Where are our fiscal conservative watchdogs in Washington? Bloomberg reports that analysts are confident a rumored Citigroup bailout is being hatched. You’ll remember that the AIG bailout negotiations took place out of sight, in the dark of night, on past weekends. Looks like we may have another one cooking.
This is our money — despite what bailout stooge GOP Rep. Joe Knollenberg and his grubby-handed colleagues on both sides of the aisle may think — and we deserve input. GOP leaders, where are you? Wake up and smell the money grab. Get to work. Chop-chop:
Citigroup Inc. will probably get rescued by the U.S. government after a crisis in confidence erased half its stock-market value in three days, investors and analysts said.
Citigroup has more than $2 trillion of assets, dwarfing companies such as American International Group Inc. that got U.S. support this year. Treasury Secretary Henry Paulson and Federal Reserve Chairman Ben S. Bernanke may favor a rescue to avoid the chaotic aftermath of Lehman Brothers Holdings Inc.’s bankruptcy in September.
“There is no question that Citi is in the category of ‘too big to fail,’” said Michael Holland, chairman and founder of Holland & Co. in New York, which oversees $4 billion. “There is a commitment from this administration and the next to do what it takes to save Citi.”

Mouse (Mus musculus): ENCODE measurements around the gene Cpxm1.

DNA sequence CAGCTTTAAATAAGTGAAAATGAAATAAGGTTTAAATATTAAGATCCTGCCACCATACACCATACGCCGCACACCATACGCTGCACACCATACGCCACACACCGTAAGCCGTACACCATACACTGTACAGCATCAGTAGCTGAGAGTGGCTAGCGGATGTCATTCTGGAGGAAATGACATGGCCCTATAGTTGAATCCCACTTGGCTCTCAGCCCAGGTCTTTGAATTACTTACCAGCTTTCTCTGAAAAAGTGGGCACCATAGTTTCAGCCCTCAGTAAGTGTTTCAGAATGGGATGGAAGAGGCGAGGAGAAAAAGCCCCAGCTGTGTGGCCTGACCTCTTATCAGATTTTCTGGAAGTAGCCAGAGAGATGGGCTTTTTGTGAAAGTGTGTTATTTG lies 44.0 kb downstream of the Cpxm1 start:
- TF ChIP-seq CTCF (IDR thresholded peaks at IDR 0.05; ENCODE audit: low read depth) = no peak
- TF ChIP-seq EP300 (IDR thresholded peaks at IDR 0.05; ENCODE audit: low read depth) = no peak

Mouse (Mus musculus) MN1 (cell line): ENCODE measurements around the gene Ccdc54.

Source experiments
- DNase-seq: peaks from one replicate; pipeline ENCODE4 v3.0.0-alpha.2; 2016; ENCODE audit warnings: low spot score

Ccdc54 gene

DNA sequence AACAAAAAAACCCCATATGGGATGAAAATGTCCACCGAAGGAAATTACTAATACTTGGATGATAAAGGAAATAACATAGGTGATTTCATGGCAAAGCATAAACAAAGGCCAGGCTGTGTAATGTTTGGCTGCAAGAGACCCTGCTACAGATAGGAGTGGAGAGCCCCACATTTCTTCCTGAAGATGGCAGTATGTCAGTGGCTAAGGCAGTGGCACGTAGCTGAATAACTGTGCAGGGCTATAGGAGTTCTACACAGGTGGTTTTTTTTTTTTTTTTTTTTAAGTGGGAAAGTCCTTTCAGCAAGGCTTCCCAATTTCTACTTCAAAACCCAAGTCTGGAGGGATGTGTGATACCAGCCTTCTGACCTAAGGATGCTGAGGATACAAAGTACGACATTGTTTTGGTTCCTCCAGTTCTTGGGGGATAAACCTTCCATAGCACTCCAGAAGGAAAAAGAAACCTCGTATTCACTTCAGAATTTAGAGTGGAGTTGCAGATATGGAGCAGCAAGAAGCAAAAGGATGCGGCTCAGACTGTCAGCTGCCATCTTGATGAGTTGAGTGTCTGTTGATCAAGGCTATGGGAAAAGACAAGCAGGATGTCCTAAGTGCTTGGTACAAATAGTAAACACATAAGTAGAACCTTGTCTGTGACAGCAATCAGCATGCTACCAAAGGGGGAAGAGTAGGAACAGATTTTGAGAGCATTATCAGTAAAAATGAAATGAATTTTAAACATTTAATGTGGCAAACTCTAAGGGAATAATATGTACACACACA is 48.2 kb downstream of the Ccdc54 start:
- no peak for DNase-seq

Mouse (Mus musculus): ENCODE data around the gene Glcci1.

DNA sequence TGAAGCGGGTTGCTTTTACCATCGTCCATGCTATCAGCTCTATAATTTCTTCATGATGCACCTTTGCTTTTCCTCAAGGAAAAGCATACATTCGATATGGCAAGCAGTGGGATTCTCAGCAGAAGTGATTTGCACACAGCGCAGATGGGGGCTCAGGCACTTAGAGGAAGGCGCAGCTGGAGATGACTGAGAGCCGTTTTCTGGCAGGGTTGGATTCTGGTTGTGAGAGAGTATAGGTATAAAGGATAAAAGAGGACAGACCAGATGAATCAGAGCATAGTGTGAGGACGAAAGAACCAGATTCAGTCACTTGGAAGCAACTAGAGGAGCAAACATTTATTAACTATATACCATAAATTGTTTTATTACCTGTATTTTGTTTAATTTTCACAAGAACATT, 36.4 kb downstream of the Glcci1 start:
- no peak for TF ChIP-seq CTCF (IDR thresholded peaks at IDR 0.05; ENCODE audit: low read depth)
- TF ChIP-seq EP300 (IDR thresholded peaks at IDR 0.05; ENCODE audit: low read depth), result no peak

…Including a $25 billion capital injection from the U.S. Treasury under the $700 billion Troubled Asset Relief Program, the company has at least $50 billion of capital above the amount required by regulators to qualify as “well capitalized.” Capital is the cushion banks must keep to absorb losses and protect depositors.
Deutsche Bank AG analyst Mike Mayo wrote in a report today that the bank’s $25 billion of reserves, when combined with other resources, “should be enough to cover estimated cumulative losses of $50 billion on loans.’” Mayo rates the stock “hold” and has a $9 price target.
“With Citi being as big as they are, the government will make a special case and step in and find another reason to dispose of more TARP funds,” said Matt McCormick, a portfolio manager and banking analyst at Bahl & Gaynor Investment Counsel in Cincinnati, which manages about $2.9 billion and doesn’t own Citigroup stock or debt.